Are smartphones ruining our generation?
News broke this week of a Californian teenager who live-streamed a fatal accident that took her sister’s life. The horrific video shows a clearly intoxicated Obdulia Sanchez behind the wheel, filming herself and obviously paying no attention to the road.
The video, which is 1 minute 44 seconds in length, shows the teenager singing, dancing and showing the camera a variety of gestures and signs. She flips the camera around a few times for some self-indulgent snaps when, suddenly, the camera shakes, screaming can be heard and the camera records the accident.
The video then cuts to Sanchez recording her dying sister. The teenager records around 20 more seconds of her swearing at the camera and showing her viewers her sister, who has obvious head injuries, instead of calling for assistance.
This, however, is not the first time in the past few months that a fatal accident has been recorded live.
We ask, with the development of technology, have our morals been impacted?
Is live streaming getting out of hand?
Live streaming has been introduced to various social media platforms, including Instagram, Facebook and WhatsApp. Many have welcomed the feature, embracing the fact that you can convey real-time videos and messages on your profile.
This, however, means that an upload cannot be monitored and reviewed by the platform before being seen by the public.
The Post reported in April that there has been a significant rise in live videos of violent incidents, including suicides, beheadings and torture. These have all gone viral, with some reaching millions of people.
Platforms such as Facebook have promised to start hiring thousands of employees to monitor the uploads.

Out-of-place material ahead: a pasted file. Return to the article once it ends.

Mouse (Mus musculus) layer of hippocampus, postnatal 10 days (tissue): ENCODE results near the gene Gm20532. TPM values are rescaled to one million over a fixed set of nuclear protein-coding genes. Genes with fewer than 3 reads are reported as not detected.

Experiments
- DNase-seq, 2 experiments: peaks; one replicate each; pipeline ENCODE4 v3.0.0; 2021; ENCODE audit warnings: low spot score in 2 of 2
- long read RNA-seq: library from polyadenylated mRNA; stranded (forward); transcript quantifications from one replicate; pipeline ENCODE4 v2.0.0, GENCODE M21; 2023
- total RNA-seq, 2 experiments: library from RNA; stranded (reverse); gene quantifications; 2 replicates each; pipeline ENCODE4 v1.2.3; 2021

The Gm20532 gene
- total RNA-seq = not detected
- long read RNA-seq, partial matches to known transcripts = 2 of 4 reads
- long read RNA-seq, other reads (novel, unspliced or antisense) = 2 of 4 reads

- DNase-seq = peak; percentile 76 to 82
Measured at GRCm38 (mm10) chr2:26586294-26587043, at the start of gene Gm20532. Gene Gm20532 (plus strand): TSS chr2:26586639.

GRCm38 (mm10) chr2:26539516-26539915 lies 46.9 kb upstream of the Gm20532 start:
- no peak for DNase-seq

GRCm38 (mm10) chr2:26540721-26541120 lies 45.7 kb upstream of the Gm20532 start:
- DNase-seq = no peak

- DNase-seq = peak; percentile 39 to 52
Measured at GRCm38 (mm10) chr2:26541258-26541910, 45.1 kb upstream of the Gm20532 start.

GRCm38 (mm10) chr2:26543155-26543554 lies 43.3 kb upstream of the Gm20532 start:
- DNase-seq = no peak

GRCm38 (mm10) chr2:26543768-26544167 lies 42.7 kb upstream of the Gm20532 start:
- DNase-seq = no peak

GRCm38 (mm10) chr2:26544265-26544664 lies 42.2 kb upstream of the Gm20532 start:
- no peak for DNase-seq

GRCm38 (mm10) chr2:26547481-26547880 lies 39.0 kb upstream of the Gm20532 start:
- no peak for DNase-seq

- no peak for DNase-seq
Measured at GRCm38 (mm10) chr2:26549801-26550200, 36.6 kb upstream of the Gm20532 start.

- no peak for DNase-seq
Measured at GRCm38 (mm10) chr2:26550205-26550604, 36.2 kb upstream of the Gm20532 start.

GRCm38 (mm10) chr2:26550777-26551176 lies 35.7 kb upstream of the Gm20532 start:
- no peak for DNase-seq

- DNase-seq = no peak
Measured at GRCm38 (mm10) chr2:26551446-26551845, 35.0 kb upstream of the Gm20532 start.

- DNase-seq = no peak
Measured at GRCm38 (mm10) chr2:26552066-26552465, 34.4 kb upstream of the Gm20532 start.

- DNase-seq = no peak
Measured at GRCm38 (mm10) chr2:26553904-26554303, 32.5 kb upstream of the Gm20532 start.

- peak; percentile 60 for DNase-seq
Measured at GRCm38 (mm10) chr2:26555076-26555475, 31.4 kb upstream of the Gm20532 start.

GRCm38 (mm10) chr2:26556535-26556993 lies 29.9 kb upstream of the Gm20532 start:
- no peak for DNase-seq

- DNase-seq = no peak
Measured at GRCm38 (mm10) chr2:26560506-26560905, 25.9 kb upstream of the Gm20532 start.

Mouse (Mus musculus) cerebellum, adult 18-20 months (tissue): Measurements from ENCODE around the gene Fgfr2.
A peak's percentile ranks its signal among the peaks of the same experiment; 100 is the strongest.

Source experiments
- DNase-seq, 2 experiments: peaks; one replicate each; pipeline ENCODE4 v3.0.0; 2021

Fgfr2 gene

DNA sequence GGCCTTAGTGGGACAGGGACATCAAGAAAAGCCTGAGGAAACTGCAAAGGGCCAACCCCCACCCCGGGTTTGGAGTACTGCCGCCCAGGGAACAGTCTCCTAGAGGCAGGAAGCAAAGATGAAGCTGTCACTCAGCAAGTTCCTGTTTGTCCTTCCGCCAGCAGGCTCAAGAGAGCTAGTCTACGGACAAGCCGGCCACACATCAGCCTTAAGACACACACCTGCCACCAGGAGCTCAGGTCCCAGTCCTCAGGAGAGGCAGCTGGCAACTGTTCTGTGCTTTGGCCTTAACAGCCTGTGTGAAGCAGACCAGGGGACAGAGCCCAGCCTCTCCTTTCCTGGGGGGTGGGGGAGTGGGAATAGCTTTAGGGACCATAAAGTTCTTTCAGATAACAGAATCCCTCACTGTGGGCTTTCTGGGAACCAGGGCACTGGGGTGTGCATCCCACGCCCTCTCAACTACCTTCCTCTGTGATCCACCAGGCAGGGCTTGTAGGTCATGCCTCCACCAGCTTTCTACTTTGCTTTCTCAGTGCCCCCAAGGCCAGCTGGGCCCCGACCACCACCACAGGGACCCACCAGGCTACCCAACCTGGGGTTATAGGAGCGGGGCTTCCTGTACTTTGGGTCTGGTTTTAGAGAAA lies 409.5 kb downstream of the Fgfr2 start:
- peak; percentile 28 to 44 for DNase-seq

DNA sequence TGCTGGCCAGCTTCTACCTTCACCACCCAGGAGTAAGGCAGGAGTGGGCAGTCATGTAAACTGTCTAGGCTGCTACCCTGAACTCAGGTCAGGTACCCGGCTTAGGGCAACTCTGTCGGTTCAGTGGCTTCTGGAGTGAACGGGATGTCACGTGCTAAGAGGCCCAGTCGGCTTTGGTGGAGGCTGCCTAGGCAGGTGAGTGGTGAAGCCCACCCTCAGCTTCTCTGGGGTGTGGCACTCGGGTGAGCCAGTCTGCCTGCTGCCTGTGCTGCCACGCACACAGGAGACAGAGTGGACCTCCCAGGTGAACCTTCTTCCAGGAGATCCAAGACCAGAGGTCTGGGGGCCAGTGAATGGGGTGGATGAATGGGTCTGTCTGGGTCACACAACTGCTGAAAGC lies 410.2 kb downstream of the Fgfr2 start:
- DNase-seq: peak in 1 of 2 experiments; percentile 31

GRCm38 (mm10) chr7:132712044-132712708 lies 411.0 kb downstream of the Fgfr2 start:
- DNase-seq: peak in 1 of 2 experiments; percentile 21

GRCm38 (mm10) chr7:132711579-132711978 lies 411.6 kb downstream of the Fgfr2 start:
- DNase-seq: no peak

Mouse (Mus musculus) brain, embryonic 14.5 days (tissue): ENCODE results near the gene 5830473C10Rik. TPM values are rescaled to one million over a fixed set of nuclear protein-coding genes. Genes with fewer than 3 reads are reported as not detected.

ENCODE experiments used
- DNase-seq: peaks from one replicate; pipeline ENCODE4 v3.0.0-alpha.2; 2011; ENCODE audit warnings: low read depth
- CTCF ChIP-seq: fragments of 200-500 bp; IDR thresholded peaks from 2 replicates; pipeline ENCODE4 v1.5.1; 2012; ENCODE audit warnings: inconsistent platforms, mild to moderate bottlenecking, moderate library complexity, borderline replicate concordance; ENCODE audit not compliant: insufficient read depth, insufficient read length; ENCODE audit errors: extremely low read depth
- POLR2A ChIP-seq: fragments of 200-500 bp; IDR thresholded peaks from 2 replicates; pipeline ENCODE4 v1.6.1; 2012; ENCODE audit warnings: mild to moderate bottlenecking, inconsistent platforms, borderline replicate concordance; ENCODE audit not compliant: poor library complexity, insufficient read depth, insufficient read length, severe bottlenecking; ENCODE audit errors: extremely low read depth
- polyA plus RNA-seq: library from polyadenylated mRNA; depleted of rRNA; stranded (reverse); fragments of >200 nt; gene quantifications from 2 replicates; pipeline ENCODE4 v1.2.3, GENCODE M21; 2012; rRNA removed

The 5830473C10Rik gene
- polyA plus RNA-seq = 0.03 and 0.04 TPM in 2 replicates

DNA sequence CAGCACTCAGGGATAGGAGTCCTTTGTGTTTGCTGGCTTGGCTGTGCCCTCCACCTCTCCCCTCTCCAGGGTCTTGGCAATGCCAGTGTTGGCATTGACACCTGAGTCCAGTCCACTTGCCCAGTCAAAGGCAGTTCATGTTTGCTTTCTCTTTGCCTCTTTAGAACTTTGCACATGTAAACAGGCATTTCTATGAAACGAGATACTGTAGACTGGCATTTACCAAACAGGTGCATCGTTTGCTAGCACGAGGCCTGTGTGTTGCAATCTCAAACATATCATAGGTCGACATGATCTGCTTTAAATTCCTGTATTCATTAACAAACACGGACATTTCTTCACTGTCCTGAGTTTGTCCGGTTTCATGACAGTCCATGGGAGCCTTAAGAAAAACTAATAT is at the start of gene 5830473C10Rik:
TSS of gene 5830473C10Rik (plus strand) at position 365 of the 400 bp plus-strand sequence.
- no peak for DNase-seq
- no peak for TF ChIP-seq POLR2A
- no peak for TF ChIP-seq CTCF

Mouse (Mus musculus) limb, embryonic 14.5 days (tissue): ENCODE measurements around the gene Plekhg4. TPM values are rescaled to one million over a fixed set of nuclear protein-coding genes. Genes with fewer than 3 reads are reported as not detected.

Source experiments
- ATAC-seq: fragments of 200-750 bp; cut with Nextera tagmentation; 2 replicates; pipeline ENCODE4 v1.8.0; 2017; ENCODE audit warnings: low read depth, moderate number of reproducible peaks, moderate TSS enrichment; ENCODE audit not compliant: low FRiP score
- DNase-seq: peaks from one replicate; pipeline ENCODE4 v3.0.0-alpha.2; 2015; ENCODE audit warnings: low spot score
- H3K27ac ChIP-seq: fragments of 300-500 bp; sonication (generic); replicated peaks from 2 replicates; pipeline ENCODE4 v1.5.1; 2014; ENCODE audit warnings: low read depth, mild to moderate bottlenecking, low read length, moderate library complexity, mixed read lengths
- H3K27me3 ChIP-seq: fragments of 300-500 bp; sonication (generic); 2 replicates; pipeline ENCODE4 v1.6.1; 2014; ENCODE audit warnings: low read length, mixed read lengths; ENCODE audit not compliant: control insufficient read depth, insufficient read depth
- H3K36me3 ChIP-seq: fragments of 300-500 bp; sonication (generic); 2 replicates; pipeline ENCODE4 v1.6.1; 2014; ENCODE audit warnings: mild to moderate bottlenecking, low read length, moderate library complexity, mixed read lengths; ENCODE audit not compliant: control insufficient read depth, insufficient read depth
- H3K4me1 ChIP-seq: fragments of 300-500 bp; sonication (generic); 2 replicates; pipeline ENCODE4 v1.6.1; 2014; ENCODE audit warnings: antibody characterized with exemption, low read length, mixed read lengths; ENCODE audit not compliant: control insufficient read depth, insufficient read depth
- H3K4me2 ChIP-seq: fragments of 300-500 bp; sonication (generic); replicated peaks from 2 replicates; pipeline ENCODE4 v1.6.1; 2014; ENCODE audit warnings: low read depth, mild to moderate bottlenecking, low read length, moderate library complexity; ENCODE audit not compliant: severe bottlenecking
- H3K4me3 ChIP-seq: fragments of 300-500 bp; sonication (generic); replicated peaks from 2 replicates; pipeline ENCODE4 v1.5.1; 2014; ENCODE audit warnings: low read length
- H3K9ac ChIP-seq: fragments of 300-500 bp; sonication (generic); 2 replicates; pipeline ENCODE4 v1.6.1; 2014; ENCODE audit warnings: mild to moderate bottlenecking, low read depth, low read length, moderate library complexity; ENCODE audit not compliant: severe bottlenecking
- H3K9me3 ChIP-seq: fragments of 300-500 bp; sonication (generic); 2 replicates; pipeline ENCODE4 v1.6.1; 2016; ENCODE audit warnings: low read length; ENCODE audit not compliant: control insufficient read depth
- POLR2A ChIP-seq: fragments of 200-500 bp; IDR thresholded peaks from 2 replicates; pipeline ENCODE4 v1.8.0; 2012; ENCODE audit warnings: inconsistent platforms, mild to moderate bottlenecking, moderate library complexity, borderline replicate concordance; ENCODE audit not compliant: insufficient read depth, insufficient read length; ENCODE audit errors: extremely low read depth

Is the answer, however, not possibly disabling functions such as live streaming? Would this stop encouraging people to record real-time events that could go horribly wrong?
Morals are directly impacted by smartphones
A new study from City, University of London, has shown that smartphones do affect the way we make moral decisions.
For the study, researchers observed how participants made moral decisions. These decisions were either presented through a smartphone or a PC.
So what exactly did researchers have to say?
It seems that using a smartphone versus a computer makes us more likely to choose practically versus ethically.
“People’s moral judgments depend on the digital context (smartphone vs PC) in which a dilemma is presented, becoming more utilitarian when using smartphones,” researchers said in the paper.
The participants in the study were presented with various moral dilemmas with the same premise. The central premise was whether to sacrifice one person to save a group of people.
Overall, users tended to make more utilitarian judgments through smartphones – meaning they chose to sacrifice someone.
“We have shown that people’s moral judgments become more utilitarian when using smartphones as opposed to PCs,” the researchers said.
Why was the study conducted?
The study may seem to be a random bout of curiosity on the part of researchers. Its motivation is part of the grand scheme of how technology affects our morals.
“In recent years, there have been some concerns that the increasing use of technology in (moral) decision making and/or communication may have an overall adverse effect,” the study found.
Researchers are mainly hoping, though, that the study promotes more consideration of how digital mediums can affect our moral decisions.
The issue is particularly pressing in an age where hate speech and political extremism have emerged with greater prominence on social media.
So how does this affect you?
Understanding the way handling technology affects our moral judgments is important, as artificial intelligence makes its way into our cars and further into our lives.
Sure, Siri isn’t going to make any life-or-death decisions anytime soon. But the programmers behind AI in self-driving cars are going to need to decide what the technology prioritises in an accident.
While AI programs will eventually make these decisions, we are the ones coding “morality” into their software.
This becomes concerning when something as simple using a smartphone versus a PC could affect our decisions.